Everything in our world is connected to a network. That’s not news to consumers or observers of the emergence of IoT, however today’s ubiquitous connectivity now also applies to all things industrial. Everything from the operational systems that run power plants and factories to elements of public infrastructure like traffic lights and rail switching — is run through industrial entities that have not been under the same obligations of security.
Life, Liberty and the Pursuit of Cyber Defense
While we’ve spent the past two decades working to protect business networks, we’ve long neglected securing these industrial networks and operational technologies (OT) that run our modern society. As a result, we find ourselves in a highly precarious situation.
Unlike attacks on business networks, which at worst lead to financial and reputational destruction, attacks on industrial systems can result in widespread loss of life.
What More Criminal Activity Means
With an expected market size of approximately 24 USD billion by the end of 2023 and a CAGR of more than 10 percent, the OT security industry has enormous potential. However, most critical infrastructure operators operate under regulated rates of return, which results in slow technology investment cycles.
The fact that many OT systems are a combination of independent subsystems (e.g., legacy and modern, proprietary and open protocols, wired and wireless) also contributes to OT security hurdles.
The other very real and reasonable dynamic at play here involves the actors and motivations behind most of the known attacks against operational and industrial systems to date.
Dating back to Stuxnet, it has broadly been concluded that nation-states have been more active than criminal enterprises. When a nation-state conducts attacks — especially against critical infrastructure — many expect their governments to provide the defense. However, the unfortunate reality is that cyber attacks fall within a gray area.
Regardless of the attacker or motivation, establishing what constitutes an act of war is challenged by immature policy frameworks and difficulties in attribution.
New regulations governing critical infrastructure will be slow to evolve and almost always backward-looking. What we really need to efficiently catalyze spending on OT security solutions (which will ultimately support improved products and overall better defense), are more profit-motivated attackers.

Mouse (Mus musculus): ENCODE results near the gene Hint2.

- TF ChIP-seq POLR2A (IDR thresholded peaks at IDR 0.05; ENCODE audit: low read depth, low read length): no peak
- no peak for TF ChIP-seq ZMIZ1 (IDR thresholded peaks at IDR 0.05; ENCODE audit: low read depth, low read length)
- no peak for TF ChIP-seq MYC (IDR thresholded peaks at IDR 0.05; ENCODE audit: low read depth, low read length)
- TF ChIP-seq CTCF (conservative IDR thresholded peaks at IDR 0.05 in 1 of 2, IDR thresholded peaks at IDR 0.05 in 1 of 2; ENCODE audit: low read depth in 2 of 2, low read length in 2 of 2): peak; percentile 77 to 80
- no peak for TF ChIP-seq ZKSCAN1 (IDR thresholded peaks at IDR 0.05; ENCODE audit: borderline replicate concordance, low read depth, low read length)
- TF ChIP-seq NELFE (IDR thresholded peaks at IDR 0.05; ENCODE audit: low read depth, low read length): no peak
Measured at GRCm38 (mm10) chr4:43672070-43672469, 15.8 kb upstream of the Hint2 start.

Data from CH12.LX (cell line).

Effective Industrial Cybersecurity Requires Incorporating Free Market Dynamics
Most of us reasonably rely on our governments to keep us safe from attacks, either foreign or domestic. However, when it comes to cybersecurity, salvation lies in the dynamics of the free market.
We saw this play out in the business domain a couple of decades back. Initially, attackers broke into business networks primarily for the challenge, or to disrupt or vandalize specific organizations. These semi-simple break-ins resulted in some negative headlines, but for the most part, these breaches were largely ignored. Only later did making money emerge as the prime motivator, as seen by the eventual inundation of spam emails, bank account compromises and IP theft.
Thanks to profit motivation, the number of business network attacks began to skyrocket, which was quickly accompanied by a drastic increase in corporate cybersecurity spending.
This lesson can, and should, be applied to OT security. Consider this: Unregulated industries that are aggressively profit maximizing (e.g., manufacturers, energy producers, or mining and refining companies) view any instance of downtime as a direct threat to profits — and even scarier is IP theft.
If a more explicit connection to financial impact in influential industries like these can be established, OT hackers will be even more motivated to profit off of their attacks.
In turn, an increase in OT attack volume would lead to a flywheel of sorts, in which more attacks would lead to higher spending on defense, which would lead to new and improved technologies that could be consumed by and help protect both critical industrial networks and consumer-facing IoT.
Bridging the Startup / Customer Divide
The good news is that there are some really impressive startups out there that have built technology to defend against the potentially disastrous effects of a significant OT breach. Claroty, one of our portfolio companies, is one of them. There is also an unprecedented amount of capital going into these startups.
The missing link is getting these technologies in the hands of those who need them most. A company called Next47 is trying to occupy this space by creating opportunities for promising startups to be introduced to the large, industrial companies that make up the Siemens ecosystem.
Bridging the divide between startup innovation and corporate institutions yields benefits for both parties. Having the gap in place opens up new and expanded revenue streams for the startup while giving the corporate institutions a competitive advantage.
The advantage for all infrastructure will be OT security — the benefits extend way beyond that to protecting us all from the potential of a devastating attack on our infrastructure.